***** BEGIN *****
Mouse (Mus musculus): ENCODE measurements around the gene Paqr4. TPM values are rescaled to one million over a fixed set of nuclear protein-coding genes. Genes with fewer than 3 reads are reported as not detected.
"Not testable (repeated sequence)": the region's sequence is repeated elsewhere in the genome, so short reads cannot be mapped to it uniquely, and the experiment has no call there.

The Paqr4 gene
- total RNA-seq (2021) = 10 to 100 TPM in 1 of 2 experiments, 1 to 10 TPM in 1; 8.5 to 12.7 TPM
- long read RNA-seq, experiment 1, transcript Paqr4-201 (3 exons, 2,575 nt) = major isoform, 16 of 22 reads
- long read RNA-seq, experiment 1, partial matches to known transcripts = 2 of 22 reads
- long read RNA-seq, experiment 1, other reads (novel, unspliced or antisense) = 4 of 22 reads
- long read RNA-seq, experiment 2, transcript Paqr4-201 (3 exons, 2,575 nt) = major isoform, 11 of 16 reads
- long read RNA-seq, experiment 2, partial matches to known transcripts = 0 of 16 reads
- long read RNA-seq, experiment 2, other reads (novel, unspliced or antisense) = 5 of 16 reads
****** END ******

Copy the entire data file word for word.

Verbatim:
Mouse (Mus musculus): ENCODE measurements around the gene Paqr4. TPM values are rescaled to one million over a fixed set of nuclear protein-coding genes. Genes with fewer than 3 reads are reported as not detected.
"Not testable (repeated sequence)": the region's sequence is repeated elsewhere in the genome, so short reads cannot be mapped to it uniquely, and the experiment has no call there.

The Paqr4 gene
- total RNA-seq (2021) = 10 to 100 TPM in 1 of 2 experiments, 1 to 10 TPM in 1; 8.5 to 12.7 TPM
- long read RNA-seq, experiment 1, transcript Paqr4-201 (3 exons, 2,575 nt) = major isoform, 16 of 22 reads
- long read RNA-seq, experiment 1, partial matches to known transcripts = 2 of 22 reads
- long read RNA-seq, experiment 1, other reads (novel, unspliced or antisense) = 4 of 22 reads
- long read RNA-seq, experiment 2, transcript Paqr4-201 (3 exons, 2,575 nt) = major isoform, 11 of 16 reads
- long read RNA-seq, experiment 2, partial matches to known transcripts = 0 of 16 reads
- long read RNA-seq, experiment 2, other reads (novel, unspliced or antisense) = 5 of 16 reads